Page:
Big Man, Big Contract, Big Production

Matt Holliday took a lot of slack at the start of this season for his poor hitting in RISP situations. While it wasn't predictive of anything, I can empathize with a fan base that struggles to reconcile a contract that's the largest in Cardinals' history and the player who can't drive in runs after receiving it.  Whatever those concerns might have been, I'm here to put them to rest. You may have missed it but Matt Holliday is putting together exactly the season that he was expected to.  Barring anything unforeseen, it's also the first season that should help give us a good indication that he will be worth his contract.

Offense (+37 runs)

Prior to the season, the projection systems pegged Mr. Holliday at a near .400 wOBA. There wasn't much variation between ZiPS, CHONE or Marcel with the three systems projecting .399, .390, .398.  Matt Holliday has produced right in line with those expectations posting a .391 wOBA. Offense around the league is down a touch resulting in a .325 wOBA being the benchmark. Matt Holliday has posted 359 plate appearances over 84 games this season. Assuming he reaches 650, which seems conservative, and he holds at this offensive level relative to league average, Holliday would amass 37.3 batting runs.

Defense (+5 runs)

(Let me preface this by saying I've recently -- in the last 3 months -- become increasingly skeptical of defensive metrics. Not a non-believer but just far more cautious in my level of trust. This thread all but solidified that. If you don't read anything else -- and I wouldn't blame you -- read comment #49 by Mike Fast.)

So far this season, UZR has Matt Holliday at +9.2 runs. Matt Holliday, to my eye, has looked considerably better in the field this year than in the past. That said, 9.2 runs seems exorbitant at mid-season. Dewan's defensive system has him a more moderate 5 runs at mid-season.  So in terms of what he's actually done this season, I think it's fair to say he's been above average.

To get a better feel for what we should look for in end of season numbers, we'll take a quick and dirty look at the last three seasons. UZR, beginning with 2007, has him at +5, +3, +4. Dewan's +/- has him at 3, 5, 14.  There are two things I want to observe here. 1) Matt Holliday is a good defender in left field relative to his peers. 2) It's possible that Matt Holliday actually has been +9 runs this season. Looking at the numbers over the last three years, that's not an outrageous number especially if you consider that he may be having an outlier of a defensive season. Still, +5 seems like a reasonably close assignment for what his end-of-season numbers could/should be.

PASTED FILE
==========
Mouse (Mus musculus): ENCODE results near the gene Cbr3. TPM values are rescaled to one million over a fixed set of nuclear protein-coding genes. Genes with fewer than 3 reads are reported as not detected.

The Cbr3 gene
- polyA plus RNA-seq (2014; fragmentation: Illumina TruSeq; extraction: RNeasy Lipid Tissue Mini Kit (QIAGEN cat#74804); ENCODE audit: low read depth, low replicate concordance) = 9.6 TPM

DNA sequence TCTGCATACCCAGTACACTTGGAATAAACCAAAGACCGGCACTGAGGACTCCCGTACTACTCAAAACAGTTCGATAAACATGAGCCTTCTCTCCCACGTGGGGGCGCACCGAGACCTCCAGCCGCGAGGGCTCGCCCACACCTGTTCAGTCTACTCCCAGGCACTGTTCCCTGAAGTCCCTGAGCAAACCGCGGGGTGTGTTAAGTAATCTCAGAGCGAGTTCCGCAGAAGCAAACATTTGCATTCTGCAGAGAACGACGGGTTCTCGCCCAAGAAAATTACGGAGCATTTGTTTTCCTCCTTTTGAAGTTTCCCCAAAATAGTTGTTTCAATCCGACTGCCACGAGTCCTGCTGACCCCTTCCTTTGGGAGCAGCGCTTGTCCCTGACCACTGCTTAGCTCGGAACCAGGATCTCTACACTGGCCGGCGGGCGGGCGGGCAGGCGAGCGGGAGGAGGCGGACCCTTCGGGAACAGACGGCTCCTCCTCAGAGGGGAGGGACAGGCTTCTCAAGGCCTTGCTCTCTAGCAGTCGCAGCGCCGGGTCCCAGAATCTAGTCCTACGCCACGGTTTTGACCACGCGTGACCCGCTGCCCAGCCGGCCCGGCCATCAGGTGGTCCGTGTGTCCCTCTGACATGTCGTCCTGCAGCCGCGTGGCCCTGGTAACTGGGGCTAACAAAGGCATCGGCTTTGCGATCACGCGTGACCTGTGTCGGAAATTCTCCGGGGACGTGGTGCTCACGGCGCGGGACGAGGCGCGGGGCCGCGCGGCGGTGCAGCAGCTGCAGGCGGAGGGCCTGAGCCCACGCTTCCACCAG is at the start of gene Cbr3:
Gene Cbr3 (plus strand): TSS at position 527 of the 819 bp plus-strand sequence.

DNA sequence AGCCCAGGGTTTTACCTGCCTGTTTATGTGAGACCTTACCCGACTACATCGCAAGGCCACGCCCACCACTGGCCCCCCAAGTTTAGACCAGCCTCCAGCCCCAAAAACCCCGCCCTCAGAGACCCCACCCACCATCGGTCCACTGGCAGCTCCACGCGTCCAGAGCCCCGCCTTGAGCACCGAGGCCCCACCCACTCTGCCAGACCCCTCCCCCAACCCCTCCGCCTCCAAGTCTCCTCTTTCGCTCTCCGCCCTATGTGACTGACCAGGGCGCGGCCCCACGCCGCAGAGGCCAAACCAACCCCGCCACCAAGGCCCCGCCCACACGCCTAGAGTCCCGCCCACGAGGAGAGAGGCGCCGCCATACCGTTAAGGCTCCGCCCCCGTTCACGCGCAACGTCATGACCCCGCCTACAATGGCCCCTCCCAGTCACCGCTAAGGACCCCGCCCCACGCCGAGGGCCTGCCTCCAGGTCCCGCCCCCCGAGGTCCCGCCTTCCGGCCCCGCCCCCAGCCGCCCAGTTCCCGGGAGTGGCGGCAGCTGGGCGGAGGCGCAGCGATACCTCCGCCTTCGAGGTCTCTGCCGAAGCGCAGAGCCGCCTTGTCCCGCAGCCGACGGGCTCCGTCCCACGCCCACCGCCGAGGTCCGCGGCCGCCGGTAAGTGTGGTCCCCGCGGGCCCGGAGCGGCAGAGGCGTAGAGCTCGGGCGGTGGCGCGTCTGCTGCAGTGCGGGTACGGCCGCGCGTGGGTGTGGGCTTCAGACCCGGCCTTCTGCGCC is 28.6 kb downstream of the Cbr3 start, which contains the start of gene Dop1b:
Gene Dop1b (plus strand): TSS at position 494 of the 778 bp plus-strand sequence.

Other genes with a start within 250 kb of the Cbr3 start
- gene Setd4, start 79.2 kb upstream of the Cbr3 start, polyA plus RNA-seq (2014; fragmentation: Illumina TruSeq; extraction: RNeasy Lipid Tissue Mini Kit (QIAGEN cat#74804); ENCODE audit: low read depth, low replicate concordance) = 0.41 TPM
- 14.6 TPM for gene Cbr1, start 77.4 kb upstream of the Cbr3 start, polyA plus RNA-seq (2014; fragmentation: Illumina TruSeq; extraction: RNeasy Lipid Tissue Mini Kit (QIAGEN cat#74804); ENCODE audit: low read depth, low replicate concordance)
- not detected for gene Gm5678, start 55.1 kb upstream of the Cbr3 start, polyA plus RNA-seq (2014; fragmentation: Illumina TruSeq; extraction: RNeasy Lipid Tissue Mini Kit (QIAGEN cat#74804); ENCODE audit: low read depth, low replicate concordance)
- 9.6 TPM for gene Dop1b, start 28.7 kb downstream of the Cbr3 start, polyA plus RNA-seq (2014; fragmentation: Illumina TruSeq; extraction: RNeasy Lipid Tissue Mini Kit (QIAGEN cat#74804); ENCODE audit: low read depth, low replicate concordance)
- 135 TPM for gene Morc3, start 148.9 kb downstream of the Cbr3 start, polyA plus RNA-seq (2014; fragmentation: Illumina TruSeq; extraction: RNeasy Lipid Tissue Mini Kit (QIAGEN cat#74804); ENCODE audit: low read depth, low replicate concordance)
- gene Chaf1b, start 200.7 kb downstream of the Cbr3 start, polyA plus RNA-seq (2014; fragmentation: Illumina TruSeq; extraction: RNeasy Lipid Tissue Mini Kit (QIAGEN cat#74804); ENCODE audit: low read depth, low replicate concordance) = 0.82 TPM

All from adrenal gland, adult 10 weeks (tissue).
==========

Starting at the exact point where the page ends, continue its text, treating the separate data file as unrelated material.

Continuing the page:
Baserunning (-1 runs)

Matt Holliday has been worth -.3 runs this year according to Dan Fox's baserunning metric at Baseball Prospectus. Most players will show variance in their year-to-year baserunning stats but the numbers hover around neutral. Only the true outliers will be consistently positive or negative on the bases.  (Colby Rasmus was worth 4.3 runs in 2009 on the bases -- best on the team. Sorry, back to Matt Holliday.) In 2009, Holliday accumulated -.8 runs on the bases. In 2008, he was worth 8.1 runs. In 2007, he was worth 3.1 runs. In 2006, -2.2 runs. So you'll see that there's a large swing in year to year performance but Matt Holliday is probably near neutral on the bases.

Position (-7.5 runs)

Replacement (+20 runs)

2010 Total Performance = 37 + 5 - 1 -7.5 + 20 = 53.5 runs

So based on the season Holliday is having, he's roughly a 5.3 win type season. At $4M/win, that puts Matt Holliday at a $20M player. Holliday is actually a bit of a surplus value given that he's making $17M.

Now in the long term, we can make some crude assumptions about Holliday's production. He's entering his decline phase so it's likely that he'll decline around 5 runs per season.  If we hold inflation flat for two years (economic difficulties) and then assume the traditional 10% inflation of salaries, that produces the following numbers:

Year WAR $/Win Produced $ Salary Difference
2010 5.3 4.0 21.2 17 +4.2
2011 4.8 4.0 19.2 17 +2.2
2012 4.3 4.0 17.2 17 +0.2
2013 3.8 4.4 16.7 17 -0.3
2014 3.3 4.9 16.2 17 -0.8
2015 2.8 5.4 15.1 17 -1.9
2016 2.3 6.0 13.8 17 -3.2

 

That table puts the Cardinals at about $400k in the plus over the life of Matt Holliday's contract with me making some nasty economic assumptions and somewhat standard aging.  Matt Holliday is having a really great season.  Traditionally, he's a second half hitter with a OPS that's 74 points higher based on career numbers. It's possible that this season looks even better at the end of the year than it does now -- of course the opposite is also possible, if less likely.  If you want to be on the Matt Holliday bandwagon, now seems like a good time to hop on; it's likely to pick up speed.

The other item, with an eye to the long term, is that the good start to 2010 portends well for Matt Holliday's contract in its totality. Despite the odd nature of the 2010 clubs offensive woes, Matt Holliday isn't part of the problem. He's one of the few offensive bright spots and I hope that's a little clearer now.

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